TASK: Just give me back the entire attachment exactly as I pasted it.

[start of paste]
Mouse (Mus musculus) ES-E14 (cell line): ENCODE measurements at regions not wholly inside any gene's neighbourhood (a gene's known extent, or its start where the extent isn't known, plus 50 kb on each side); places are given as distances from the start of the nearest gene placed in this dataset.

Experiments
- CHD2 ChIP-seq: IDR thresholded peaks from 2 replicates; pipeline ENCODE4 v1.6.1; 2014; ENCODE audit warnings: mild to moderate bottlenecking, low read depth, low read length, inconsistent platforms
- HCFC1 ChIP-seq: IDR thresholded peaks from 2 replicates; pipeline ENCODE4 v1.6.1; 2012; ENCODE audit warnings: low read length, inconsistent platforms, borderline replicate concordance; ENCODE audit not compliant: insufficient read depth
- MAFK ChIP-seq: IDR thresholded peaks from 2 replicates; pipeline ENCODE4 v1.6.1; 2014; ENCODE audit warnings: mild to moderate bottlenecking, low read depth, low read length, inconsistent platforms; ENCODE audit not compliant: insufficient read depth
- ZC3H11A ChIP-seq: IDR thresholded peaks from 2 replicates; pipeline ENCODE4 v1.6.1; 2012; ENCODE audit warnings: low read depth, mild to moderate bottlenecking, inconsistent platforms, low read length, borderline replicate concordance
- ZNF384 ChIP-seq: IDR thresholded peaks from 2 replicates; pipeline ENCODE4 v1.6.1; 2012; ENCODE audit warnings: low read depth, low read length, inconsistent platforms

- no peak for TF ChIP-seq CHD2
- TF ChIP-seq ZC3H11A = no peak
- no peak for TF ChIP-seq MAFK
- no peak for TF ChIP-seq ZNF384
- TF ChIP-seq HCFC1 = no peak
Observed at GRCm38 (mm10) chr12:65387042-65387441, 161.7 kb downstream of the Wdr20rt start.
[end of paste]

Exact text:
Mouse (Mus musculus) ES-E14 (cell line): ENCODE measurements at regions not wholly inside any gene's neighbourhood (a gene's known extent, or its start where the extent isn't known, plus 50 kb on each side); places are given as distances from the start of the nearest gene placed in this dataset.

Experiments
- CHD2 ChIP-seq: IDR thresholded peaks from 2 replicates; pipeline ENCODE4 v1.6.1; 2014; ENCODE audit warnings: mild to moderate bottlenecking, low read depth, low read length, inconsistent platforms
- HCFC1 ChIP-seq: IDR thresholded peaks from 2 replicates; pipeline ENCODE4 v1.6.1; 2012; ENCODE audit warnings: low read length, inconsistent platforms, borderline replicate concordance; ENCODE audit not compliant: insufficient read depth
- MAFK ChIP-seq: IDR thresholded peaks from 2 replicates; pipeline ENCODE4 v1.6.1; 2014; ENCODE audit warnings: mild to moderate bottlenecking, low read depth, low read length, inconsistent platforms; ENCODE audit not compliant: insufficient read depth
- ZC3H11A ChIP-seq: IDR thresholded peaks from 2 replicates; pipeline ENCODE4 v1.6.1; 2012; ENCODE audit warnings: low read depth, mild to moderate bottlenecking, inconsistent platforms, low read length, borderline replicate concordance
- ZNF384 ChIP-seq: IDR thresholded peaks from 2 replicates; pipeline ENCODE4 v1.6.1; 2012; ENCODE audit warnings: low read depth, low read length, inconsistent platforms

- no peak for TF ChIP-seq CHD2
- TF ChIP-seq ZC3H11A = no peak
- no peak for TF ChIP-seq MAFK
- no peak for TF ChIP-seq ZNF384
- TF ChIP-seq HCFC1 = no peak
Observed at GRCm38 (mm10) chr12:65387042-65387441, 161.7 kb downstream of the Wdr20rt start.